We want many things from our investments. But above all, an investment needs to be sustainable – in the broadest sense of the word. If the instrument you’re investing in isn’t going to be there in a few years when you need it, there is a major problem. Recent changes in Europe known as SFDR are designed to help investors understand how sustainable their investments are.
But what do we mean by sustainable? It quickly gets complicated.
For example, a startup focused on the circular economy might be environmentally worthwhile, but a financial basket case.
In contrast, an oil and gas company might possess the key skills needed to design, construct and operate an offshore wind farm – but also produce hydrocarbons.
Just as with judging investments in general, it isn’t easy to neatly categorise investments as sustainable in black and white terms.
As we’ve explained elsewhere, environmental, social, and governance-driven (ESG) investing is a work in progress. The standards are still being developed, and what constitutes an ethical approach for one investor can be very different to the choices of another person.
SFDR provides a framework
The EU has attempted to bring some order to the situation with the introduction of the Sustainable Finance Disclosure Regulation (SFDR). Under SFDR, sustainable basically means an investment contributing to an environmental objective, a social objective, and following good governance practices (there’s a link to the full definition at the end of this article).
As a result, many investment funds will fall into one of three categories, depending on what information they give about the sustainability of their investment approach.
What’s more, advisors in Ireland now have a duty to consider sustainability when advising their customers on investment funds.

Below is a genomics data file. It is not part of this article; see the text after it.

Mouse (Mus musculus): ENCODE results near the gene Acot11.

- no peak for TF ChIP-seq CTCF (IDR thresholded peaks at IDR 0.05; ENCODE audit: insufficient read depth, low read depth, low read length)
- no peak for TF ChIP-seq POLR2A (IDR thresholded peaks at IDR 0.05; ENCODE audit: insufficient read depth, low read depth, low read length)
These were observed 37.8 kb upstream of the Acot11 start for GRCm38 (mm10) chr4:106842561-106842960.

We’ve explained each category below.
Article 6 funds
First, there are Article 6 funds. Such funds have no specific emphasis on sustainability in their investment process.
Of course this doesn’t mean that all their investments are unsustainable. Rather it means that they incorporate sustainability into their overall investment decision process. Such funds may hold investments in sectors many would regard as questionable from an ethical or social perspective, such as tobacco or defence.
But an Article 6 fund is not automatically unsustainable, or unethical.
In practice any fund manager worth their salt considers the long-term viability of their investment decisions. If a company is likely to face significant negative impact from, say, a warming planet, then that is clearly (at the very least) a valuation factor in the investment process.
To take another example, as we wrote here during COP26, many investment managers refused to invest in Deliveroo last year because they deemed its labour practices unsustainable.
But that does not automatically mean that this was an ethically-driven decision. For many fund managers, no doubt it simply arose from a dispassionate look at the prospects of the company.
Many of the most popular funds in Ireland will fall into this category.
Article 8: light-green funds
Secondly, there are Article 8, so-called light-green funds. Article 8 funds “promote environmental or social characteristics, and… invest in companies that follow good governance practices”.
In plain English, this means that environmental, social and governance criteria are more than a happy by-product of the fund’s investment process. Instead, there is a positive emphasis towards them.
Irish Life’s MAPS range and New Ireland’s Prime funds fall into the Article 8 category.
Article 9: dark-green funds
Lastly, are Article 9, so-called dark-green funds. For dark-green funds, sustainability is the investment objective. The standard is high: the investments must contribute to an environmental objective, track an EU climate transition reference benchmark, and “do no significant harm” in their activities.
Of the five major Irish life assurance providers (who operate most of Ireland’s pensions, for example), only Irish Life and Standard Life offer an Article 9 fund as of August 2022.
Investors – and advisors – need to see in technicolour
From an investor perspective, having only a handful of Article 9 funds to choose from is less of a concern that it might seem.
While such funds may offer very low sustainability risk, they are likely to introduce some new specific risks. They are often concentrated on particular industries, or reliant on government support or future technology development.
For these reasons, most investors in search of a balanced, yet sustainable portfolio, will tend to prefer a substantial exposure to Article 8 – and maybe Article 6 – funds alongside any dark-green investment holdings.
Source: Sustainable Finance Disclosure Regulation (pdf)